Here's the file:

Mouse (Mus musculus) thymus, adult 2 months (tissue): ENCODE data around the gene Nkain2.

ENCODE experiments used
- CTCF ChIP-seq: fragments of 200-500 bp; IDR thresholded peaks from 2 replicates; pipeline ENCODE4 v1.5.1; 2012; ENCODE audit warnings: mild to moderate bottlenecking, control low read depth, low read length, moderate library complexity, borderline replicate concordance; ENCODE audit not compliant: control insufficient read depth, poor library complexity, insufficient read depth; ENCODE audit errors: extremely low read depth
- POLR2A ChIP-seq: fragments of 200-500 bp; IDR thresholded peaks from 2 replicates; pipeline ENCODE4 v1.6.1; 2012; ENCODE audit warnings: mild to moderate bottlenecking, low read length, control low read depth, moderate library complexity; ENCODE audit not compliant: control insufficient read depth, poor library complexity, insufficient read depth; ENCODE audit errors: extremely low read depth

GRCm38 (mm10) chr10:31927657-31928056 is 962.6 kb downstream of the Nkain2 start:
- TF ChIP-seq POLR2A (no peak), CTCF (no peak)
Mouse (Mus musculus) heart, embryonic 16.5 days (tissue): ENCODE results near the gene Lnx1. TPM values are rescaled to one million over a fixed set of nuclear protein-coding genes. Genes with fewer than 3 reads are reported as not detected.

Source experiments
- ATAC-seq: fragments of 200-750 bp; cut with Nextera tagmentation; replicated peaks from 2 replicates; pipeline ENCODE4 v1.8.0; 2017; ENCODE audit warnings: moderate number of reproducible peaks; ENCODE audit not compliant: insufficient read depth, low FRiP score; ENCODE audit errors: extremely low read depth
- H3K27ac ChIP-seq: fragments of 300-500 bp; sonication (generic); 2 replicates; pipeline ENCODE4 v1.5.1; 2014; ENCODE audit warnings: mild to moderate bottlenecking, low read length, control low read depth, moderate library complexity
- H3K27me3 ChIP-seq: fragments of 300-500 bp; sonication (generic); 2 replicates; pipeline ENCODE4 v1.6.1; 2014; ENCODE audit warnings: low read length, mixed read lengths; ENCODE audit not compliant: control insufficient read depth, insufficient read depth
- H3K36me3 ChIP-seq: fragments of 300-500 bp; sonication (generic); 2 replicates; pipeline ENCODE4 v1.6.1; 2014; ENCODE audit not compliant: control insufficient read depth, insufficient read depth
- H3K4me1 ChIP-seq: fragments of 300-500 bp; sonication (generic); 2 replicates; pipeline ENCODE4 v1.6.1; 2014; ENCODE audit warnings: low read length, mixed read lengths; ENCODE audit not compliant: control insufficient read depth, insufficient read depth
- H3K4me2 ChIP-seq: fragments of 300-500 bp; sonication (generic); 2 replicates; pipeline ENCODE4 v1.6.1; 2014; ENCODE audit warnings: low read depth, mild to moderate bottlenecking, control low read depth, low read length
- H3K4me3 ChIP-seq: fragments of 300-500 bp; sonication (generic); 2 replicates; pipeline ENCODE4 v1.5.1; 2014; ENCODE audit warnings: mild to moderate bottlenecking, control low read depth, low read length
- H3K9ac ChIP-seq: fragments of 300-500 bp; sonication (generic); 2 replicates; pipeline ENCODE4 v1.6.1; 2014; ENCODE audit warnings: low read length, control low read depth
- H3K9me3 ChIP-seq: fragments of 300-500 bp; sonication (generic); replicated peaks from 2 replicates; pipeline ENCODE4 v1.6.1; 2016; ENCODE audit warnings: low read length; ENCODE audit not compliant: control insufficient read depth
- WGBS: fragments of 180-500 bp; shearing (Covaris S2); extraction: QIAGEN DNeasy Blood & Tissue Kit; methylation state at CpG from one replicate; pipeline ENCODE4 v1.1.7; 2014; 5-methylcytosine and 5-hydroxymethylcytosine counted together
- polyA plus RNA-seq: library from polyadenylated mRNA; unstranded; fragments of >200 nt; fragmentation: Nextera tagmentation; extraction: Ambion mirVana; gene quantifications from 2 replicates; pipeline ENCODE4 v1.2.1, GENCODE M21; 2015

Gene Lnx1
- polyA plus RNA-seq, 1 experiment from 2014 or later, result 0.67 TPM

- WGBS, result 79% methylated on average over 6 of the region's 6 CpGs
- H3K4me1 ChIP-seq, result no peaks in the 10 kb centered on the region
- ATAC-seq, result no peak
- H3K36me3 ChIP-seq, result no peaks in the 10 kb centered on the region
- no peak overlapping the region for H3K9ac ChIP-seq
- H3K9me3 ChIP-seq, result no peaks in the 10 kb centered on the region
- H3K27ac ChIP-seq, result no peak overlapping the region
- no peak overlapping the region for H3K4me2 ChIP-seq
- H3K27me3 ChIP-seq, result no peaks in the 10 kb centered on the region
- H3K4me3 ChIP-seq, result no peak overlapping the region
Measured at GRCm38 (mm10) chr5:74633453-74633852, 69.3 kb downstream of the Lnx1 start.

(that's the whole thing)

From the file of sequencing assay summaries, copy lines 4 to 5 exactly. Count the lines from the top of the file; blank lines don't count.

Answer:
- POLR2A ChIP-seq: fragments of 200-500 bp; IDR thresholded peaks from 2 replicates; pipeline ENCODE4 v1.6.1; 2012; ENCODE audit warnings: mild to moderate bottlenecking, low read length, control low read depth, moderate library complexity; ENCODE audit not compliant: control insufficient read depth, poor library complexity, insufficient read depth; ENCODE audit errors: extremely low read depth

GRCm38 (mm10) chr10:31927657-31928056 is 962.6 kb downstream of the Nkain2 start: